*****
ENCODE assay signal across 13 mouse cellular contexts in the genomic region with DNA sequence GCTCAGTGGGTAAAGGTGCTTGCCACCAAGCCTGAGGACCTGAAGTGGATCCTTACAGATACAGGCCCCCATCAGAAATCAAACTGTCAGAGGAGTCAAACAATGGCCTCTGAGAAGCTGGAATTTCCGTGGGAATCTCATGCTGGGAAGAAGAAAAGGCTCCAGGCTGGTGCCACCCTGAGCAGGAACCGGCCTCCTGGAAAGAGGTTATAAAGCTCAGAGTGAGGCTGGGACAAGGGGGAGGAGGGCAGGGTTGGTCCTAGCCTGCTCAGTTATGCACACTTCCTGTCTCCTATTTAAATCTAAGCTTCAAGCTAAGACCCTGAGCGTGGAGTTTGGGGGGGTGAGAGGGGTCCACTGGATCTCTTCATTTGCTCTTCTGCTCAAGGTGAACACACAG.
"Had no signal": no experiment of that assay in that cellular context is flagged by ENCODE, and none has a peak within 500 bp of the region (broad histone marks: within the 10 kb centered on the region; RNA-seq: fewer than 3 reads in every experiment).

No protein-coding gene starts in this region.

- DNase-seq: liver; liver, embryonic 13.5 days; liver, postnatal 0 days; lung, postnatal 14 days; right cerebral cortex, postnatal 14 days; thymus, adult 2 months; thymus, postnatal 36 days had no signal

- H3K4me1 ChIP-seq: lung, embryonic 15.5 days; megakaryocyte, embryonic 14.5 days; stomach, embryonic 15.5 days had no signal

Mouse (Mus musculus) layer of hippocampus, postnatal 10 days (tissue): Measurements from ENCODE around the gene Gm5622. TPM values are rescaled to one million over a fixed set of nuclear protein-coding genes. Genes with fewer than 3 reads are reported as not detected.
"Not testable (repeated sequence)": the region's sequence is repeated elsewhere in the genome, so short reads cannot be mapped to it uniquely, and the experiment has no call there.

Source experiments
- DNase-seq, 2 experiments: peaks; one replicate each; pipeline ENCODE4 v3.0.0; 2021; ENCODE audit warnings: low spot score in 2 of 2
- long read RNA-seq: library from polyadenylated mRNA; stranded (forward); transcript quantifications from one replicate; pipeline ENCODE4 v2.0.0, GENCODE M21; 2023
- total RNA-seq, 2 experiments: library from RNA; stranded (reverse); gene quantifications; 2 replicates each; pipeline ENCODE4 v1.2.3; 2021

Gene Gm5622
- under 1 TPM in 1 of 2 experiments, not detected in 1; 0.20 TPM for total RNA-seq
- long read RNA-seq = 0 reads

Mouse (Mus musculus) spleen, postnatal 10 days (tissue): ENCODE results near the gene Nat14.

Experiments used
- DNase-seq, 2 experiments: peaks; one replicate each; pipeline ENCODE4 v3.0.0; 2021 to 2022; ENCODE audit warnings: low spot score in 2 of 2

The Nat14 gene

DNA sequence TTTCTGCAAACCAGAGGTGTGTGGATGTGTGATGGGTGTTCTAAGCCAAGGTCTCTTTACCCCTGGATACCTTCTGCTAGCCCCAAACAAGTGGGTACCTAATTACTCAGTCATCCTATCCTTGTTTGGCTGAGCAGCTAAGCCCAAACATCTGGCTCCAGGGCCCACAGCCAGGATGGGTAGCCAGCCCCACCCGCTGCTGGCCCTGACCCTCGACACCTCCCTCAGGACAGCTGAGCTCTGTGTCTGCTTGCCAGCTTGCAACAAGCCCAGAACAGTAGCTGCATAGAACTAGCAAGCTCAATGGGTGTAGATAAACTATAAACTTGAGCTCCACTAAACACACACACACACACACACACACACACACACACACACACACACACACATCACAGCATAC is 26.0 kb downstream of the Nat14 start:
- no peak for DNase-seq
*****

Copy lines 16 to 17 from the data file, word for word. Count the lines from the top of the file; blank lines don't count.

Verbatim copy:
Experiments used
- DNase-seq, 2 experiments: peaks; one replicate each; pipeline ENCODE4 v3.0.0; 2021 to 2022; ENCODE audit warnings: low spot score in 2 of 2